Saturday, April 08, 2023

How Pope John Paul II Resolved the Galileo Affair

In three speeches addressed to the Pontifical Academy of Sciences (in 1979, 1992, and 1996), Pope John Paul II restated Galileo's reasoning about science and biblical religion, while acknowledging explicitly that this showed that Galileo was right, and the Church wrong, in 1633.  In these speeches, the Pope made three claims about the character of the Reason/Revelation debate in a modern Lockean liberal social order.

The first claim is that the Church must allow this Reason/Revelation debate to be conducted on the basis of freedom--religious freedom and scientific freedom--so that neither side in the debate can coercively suppress or punish the other.

The second claim is that the Church must concede to Reason that the Revelation of the Bible must be interpreted as compatible with natural science, so that the Bible is seen not as a textbook about the natural world but a book about how to achieve the supernatural salvation of the human soul in Heaven, which surpasses the natural human understanding expressed in natural science.

The third claim is that to support this supernatural teaching of the soul's eternal salvation, the Church must teach that the Darwinian science of the soul's emergent evolution in the brain fails to account for the reality of the spiritual soul that can only be explained as the product of God's miraculous creation, so on this point Revelation must prevail over Reason.  

In 1979, the Pontifical Academy of Sciences met to commemorate the centennial of Albert Einstein's birth.  Pope John Paul delivered a speech with the title "Deep Harmony Which Unites the Truths of Science with the Truths of Faith."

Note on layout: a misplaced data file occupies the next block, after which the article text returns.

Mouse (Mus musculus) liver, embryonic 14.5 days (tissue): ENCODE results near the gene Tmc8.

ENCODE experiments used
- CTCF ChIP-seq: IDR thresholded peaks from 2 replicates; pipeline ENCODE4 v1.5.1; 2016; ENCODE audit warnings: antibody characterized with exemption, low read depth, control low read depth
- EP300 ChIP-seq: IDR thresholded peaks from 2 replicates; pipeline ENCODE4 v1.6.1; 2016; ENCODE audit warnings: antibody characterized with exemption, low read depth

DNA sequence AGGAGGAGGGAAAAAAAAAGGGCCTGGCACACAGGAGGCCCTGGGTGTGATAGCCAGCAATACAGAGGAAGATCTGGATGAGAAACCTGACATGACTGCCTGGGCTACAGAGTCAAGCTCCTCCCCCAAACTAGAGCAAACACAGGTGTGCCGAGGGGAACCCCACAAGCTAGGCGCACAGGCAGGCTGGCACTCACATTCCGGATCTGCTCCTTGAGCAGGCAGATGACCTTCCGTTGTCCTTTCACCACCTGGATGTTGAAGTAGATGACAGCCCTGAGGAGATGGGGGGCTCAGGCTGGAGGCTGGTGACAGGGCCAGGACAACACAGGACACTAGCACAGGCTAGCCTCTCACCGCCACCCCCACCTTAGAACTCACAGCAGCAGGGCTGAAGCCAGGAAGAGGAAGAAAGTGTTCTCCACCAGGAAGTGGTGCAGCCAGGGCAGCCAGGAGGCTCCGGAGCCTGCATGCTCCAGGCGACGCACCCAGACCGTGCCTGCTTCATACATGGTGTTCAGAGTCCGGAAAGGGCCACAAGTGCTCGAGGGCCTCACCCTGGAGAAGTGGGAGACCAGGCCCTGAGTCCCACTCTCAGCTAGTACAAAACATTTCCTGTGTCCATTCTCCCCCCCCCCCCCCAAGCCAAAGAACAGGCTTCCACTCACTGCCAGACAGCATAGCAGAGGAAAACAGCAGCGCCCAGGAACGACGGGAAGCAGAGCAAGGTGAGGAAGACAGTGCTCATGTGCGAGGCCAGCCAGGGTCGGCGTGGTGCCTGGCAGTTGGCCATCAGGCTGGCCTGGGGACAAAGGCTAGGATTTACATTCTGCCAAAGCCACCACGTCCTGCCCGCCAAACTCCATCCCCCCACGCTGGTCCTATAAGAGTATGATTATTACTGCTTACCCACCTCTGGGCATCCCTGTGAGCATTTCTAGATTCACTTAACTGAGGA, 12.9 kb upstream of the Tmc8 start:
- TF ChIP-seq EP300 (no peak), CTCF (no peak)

He explained that science and religion are harmonious as long as both are free.  "Just as religion demands religious freedom, so science rightly claims freedom of research" (sec. 5).  To support this liberal idea of religious liberty and scientific liberty as authoritative for the Catholic Church, the Pope cited the statement Gaudium et spes from the Second Vatican Council in 1965, which recognized "the legitimate autonomy of culture and especially of the sciences" (sec. 59).  In a remark that echoed the title of Galileo's Dialogue Concerning the Two Chief World Systems, the Pope immediately applied this principle of freedom to the case of Galileo: "The Church, filled with admiration for the genius of the great scientist in whom the imprint of the creative spirit is veiled, without intervening in any way with a judgment which it does not fall upon her to pass on the doctrine concerning the great systems of the universe, proposes the latter, however, to the reflection of theologians to discover the harmony existing between scientific truth and revealed truth" (sec. 5).

The Pope recognized that both Galileo and Einstein characterize the modern scientific era.  But unlike Einstein, Galileo "had to suffer a great deal--we cannot conceal the fact--at the hands of men and organisms of the Church."  The Pope again cited Gaudium et spes:  "we cannot but deplore certain habits of mind, which are sometimes found too among Christians, which do not sufficiently attend to the rightful independence of science and which, from the arguments and controversies they spark, lead many minds to conclude that faith and science are mutually opposed" (sec. 36).  Although Galileo's name is not mentioned in this passage, the Pope suggested that the reference to Galileo was clear in the note to this sentence, which cited Pio Paschini's book on the life and works of Galileo, which had been published by the Pontifical Academy of Sciences (sec. 6).